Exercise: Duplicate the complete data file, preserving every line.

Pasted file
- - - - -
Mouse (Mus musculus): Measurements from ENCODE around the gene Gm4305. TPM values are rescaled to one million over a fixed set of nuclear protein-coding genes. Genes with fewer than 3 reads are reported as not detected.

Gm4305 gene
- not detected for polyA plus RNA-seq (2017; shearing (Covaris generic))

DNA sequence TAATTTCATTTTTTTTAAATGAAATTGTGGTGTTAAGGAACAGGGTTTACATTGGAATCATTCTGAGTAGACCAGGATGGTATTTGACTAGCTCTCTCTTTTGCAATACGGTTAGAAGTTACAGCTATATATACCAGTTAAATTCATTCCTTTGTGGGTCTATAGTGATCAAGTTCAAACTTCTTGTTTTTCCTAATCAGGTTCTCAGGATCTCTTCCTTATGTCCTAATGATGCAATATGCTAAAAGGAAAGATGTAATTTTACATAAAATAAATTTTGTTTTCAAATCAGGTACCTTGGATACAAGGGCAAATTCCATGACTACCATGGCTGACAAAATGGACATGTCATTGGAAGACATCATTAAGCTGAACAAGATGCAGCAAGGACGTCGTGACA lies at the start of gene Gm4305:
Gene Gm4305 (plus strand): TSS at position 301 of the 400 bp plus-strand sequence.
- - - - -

Mouse (Mus musculus): Measurements from ENCODE around the gene Gm4305. TPM values are rescaled to one million over a fixed set of nuclear protein-coding genes. Genes with fewer than 3 reads are reported as not detected.

Gm4305 gene
- not detected for polyA plus RNA-seq (2017; shearing (Covaris generic))

DNA sequence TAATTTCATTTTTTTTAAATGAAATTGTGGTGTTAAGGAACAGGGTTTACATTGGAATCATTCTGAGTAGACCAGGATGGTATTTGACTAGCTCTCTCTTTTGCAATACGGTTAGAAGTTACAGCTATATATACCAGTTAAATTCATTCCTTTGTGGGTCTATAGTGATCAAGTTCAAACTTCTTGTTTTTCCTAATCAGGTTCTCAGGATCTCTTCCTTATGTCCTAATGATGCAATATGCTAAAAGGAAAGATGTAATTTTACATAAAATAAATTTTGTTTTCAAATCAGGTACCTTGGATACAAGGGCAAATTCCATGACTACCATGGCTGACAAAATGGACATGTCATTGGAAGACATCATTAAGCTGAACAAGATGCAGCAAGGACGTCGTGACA lies at the start of gene Gm4305:
Gene Gm4305 (plus strand): TSS at position 301 of the 400 bp plus-strand sequence.